The Australian Transport Safety Bureau (ATSB) is reminding pilots that they should consider options and actions in the event of a partial power loss prior to taking off after a Tiger Moth was involved in an accident in Queensland in 2015.
On 28 December, a Tiger Moth departed Pimpama Airfield, Queensland, for an adventure flight. The pilot had assessed the weather as suitable, with a headwind of 10–15 knots straight down the intended take-off airstrip.
Shortly after take-off, at an altitude of between 200 and 300 feet, the engine power unexpectedly reduced. In response, the pilot made a left turn during which the aircraft entered an incipient spin. The pilot attempted to recover from the spin, however, the aircraft collided with terrain. The passenger was killed, and the pilot sustained serious injuries. The aircraft was substantially damaged.
The ATSB examined the aircraft’s engine, its components and fuel system but could not find a reason for the partial power loss. The investigation also found that when the aircraft entered the spin, the pilot had insufficient height to recover before crashing into the ground.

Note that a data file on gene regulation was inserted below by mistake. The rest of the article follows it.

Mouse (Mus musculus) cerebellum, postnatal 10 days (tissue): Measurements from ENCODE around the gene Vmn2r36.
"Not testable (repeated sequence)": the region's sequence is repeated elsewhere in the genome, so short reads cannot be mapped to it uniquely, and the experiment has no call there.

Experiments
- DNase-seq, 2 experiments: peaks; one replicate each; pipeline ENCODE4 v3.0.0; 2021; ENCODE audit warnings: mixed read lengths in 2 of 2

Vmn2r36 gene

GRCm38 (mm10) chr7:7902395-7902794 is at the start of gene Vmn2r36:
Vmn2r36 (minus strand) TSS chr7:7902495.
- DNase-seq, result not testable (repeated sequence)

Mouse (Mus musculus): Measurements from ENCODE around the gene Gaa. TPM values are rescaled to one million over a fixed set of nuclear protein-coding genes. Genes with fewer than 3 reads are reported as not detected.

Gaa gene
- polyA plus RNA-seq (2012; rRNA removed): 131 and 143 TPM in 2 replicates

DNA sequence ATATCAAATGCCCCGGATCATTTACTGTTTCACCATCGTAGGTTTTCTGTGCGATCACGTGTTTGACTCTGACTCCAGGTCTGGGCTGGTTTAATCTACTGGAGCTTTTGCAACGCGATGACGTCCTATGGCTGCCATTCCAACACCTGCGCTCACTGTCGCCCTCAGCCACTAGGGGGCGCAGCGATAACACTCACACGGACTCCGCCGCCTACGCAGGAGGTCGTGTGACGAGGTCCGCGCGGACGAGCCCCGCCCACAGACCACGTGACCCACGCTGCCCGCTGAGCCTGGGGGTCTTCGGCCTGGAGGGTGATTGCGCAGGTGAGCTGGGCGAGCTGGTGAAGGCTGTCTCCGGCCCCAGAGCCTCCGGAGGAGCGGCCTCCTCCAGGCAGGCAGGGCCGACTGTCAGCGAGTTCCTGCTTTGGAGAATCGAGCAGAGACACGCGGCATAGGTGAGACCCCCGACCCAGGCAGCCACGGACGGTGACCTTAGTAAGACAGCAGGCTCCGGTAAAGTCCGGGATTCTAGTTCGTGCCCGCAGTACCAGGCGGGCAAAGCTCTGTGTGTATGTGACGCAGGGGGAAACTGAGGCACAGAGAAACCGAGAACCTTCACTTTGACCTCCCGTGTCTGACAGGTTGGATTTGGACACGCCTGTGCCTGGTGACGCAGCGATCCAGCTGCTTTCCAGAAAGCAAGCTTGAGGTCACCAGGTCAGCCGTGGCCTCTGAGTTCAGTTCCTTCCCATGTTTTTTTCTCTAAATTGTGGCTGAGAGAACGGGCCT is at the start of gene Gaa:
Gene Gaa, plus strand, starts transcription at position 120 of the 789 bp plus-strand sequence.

The ATSB said, ‘Partial power loss of an aircraft’s engine presents a more complex scenario than a complete power loss, where a forced landing is inevitable. The scenario is further complicated when the partial loss occurs shortly after take-off.’
Pilots should consider options and actions in the event of a partial power loss prior to take-off. Factors to consider should include their piloting skills, experience, conditions on the day and the aircraft type-specific characteristics to decide a height below which a forced landing straight ahead is required, should a partial or complete power loss occur. Self-briefing on this subject before take‑off reduces the decision-making load if a power loss does occur.
When an emergency landing is required, flying the aircraft in a controlled manner, wings level and at the recommended glide speed has a better survivability outcome than when control of the aircraft is lost.
In 2017, Flight Safety Australia looked at how partial power loss can degrade aircraft performance before you notice a problem in in Losing the PLOT.